(an excerpt of a presentation by Maria Novajosky)
Things to note when pondering Michelangelo's Pieta`...
1. Mary’s body is larger than Christ’s because Michelangelo wanted her to be able to cradle the body of her crucified son. To achieve this, Michelangelo gave Mary a large lap by sculpting her garments as a sea of cascading fabric.
2. In cradling her son, notice that Mary’s right hand does not come into direct contact with his flesh. This symbolizes the sacredness of Christ’s body.
3. Unlike most artists of the time, Michelangelo focuses on the triumph of Christ’s atonement rather than the sorrow of his death. For this reason, he made Christ’s wounds small, allowing us to focus on the faces of Mary and Jesus instead of his suffering; in fact, it’s almost as if Jesus is in a deep slumber rather than dead.
4. Mary seems very young … too young to be the mother of a grown man. At the time, Michelangelo defended this by saying that because she was born without sin, her youth reflects her sinless state; furthermore, in choosing to sculpt a young Mary, Michelangelo was highlighting her son’s triumph over age and death.
5. Note that Mary is sorrowful, but not grieving. This suggests that Mary, who represents us all, reminds us that we do not have to mourn for Christ; that he is risen and we can grow young again through his sacrifice on the cross. Although a sorrowful scene, it is one full of hope.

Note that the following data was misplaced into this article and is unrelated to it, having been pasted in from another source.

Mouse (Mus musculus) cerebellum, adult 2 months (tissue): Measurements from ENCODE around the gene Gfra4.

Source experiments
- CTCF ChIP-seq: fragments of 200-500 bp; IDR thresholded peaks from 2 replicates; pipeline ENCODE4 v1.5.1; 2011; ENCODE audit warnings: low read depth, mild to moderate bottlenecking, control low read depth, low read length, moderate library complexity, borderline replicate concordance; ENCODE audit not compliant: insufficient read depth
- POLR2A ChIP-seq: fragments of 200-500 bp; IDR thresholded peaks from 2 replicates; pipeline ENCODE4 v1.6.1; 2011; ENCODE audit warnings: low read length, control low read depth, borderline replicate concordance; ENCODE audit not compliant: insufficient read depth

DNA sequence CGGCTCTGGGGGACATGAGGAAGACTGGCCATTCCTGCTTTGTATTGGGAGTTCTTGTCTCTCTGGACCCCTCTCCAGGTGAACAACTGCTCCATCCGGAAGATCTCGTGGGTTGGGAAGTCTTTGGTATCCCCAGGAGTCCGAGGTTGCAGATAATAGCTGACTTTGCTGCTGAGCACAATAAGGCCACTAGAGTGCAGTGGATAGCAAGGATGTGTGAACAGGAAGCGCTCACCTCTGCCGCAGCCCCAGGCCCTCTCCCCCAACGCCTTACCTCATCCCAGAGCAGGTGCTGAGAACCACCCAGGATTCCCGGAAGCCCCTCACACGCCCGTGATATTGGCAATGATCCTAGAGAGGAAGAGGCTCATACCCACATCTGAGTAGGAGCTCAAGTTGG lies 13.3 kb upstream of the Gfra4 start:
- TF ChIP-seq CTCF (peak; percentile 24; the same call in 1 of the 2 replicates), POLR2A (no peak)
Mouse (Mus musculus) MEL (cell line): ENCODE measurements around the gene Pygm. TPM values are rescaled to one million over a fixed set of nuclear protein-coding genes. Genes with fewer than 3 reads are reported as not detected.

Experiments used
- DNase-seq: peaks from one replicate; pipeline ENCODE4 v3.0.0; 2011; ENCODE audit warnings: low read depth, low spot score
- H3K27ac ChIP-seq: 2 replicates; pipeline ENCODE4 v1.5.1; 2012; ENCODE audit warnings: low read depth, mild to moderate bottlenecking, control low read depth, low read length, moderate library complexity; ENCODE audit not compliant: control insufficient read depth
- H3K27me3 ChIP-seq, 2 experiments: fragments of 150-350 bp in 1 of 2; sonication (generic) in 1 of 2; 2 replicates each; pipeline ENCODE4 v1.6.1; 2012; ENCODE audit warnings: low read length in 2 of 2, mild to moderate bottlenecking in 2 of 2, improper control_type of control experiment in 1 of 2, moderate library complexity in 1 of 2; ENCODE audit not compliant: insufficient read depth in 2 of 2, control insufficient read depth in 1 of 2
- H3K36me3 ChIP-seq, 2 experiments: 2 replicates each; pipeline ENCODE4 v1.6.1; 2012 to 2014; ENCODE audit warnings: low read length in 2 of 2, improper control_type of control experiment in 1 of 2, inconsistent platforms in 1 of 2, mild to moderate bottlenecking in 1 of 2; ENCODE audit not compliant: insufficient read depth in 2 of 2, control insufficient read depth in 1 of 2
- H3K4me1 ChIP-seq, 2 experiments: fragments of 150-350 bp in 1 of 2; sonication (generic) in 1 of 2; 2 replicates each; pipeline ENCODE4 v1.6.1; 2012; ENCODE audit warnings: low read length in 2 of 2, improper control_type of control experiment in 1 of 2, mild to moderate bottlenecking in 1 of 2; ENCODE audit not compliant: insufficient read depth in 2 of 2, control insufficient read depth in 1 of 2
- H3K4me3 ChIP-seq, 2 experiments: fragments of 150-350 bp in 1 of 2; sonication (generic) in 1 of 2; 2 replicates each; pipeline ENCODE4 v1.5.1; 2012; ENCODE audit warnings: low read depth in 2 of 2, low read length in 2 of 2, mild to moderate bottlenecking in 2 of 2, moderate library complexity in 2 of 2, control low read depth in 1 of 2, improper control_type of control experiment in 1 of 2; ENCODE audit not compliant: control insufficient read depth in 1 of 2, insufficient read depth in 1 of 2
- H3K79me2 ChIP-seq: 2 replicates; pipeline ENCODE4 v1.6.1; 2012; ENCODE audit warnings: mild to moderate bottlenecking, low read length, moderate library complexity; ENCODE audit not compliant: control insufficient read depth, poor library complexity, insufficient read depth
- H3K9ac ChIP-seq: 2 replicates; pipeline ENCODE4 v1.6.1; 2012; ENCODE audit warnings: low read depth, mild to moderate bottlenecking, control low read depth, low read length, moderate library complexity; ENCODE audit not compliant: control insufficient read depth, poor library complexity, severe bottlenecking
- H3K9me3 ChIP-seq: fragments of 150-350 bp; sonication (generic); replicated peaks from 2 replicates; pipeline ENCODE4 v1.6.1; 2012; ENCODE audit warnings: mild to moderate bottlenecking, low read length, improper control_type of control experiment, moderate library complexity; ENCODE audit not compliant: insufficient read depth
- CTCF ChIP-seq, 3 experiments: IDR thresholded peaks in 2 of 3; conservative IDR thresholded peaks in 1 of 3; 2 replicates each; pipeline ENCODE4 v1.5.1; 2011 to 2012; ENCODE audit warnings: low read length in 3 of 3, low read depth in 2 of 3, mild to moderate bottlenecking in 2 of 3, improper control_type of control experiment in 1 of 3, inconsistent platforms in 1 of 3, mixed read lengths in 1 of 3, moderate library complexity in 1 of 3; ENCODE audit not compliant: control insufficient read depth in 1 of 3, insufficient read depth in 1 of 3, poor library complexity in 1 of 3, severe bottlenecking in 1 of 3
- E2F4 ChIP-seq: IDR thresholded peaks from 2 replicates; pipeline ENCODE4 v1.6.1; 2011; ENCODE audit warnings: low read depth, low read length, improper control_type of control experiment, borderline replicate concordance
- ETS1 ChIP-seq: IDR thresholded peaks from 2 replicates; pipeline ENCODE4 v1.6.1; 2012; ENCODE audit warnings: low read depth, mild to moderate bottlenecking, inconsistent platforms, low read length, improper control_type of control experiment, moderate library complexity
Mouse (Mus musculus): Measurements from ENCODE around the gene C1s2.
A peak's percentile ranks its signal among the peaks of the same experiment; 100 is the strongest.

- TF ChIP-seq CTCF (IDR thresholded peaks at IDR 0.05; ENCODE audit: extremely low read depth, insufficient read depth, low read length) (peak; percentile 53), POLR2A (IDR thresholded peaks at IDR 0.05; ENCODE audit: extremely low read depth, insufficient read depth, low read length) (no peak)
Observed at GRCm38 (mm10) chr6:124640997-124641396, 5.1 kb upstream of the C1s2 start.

6. You will also notice Mary’s sash that stretches diagonally across her chest. When Michelangelo finished the Pietà, it was an immediate success. People flocked from near and far to come see it. One day Michelangelo was standing in the crowd when he heard some pilgrims attributing his work to a lesser known sculptor. Michelangelo was so incensed that he returned that night and chiseled into Mary’s sash the words "Michelangelo Buonarroti of Florence made this" and to this day it remains Michelangelo’s only signed work.
7. Finally, the movement of the entire sculpture cascades downward, much like a waterfall: Mary’s garments, the weight of Christ’s limbs, even Mary’s face as it gazes down at her lifeless son. But Mary’s left hand, open and turned upward, counterbalances the rest of the sculpture by symbolizing the resurrection of Christ, the continuum of hope, and maybe even the act of letting go – Mary offering her son to mankind.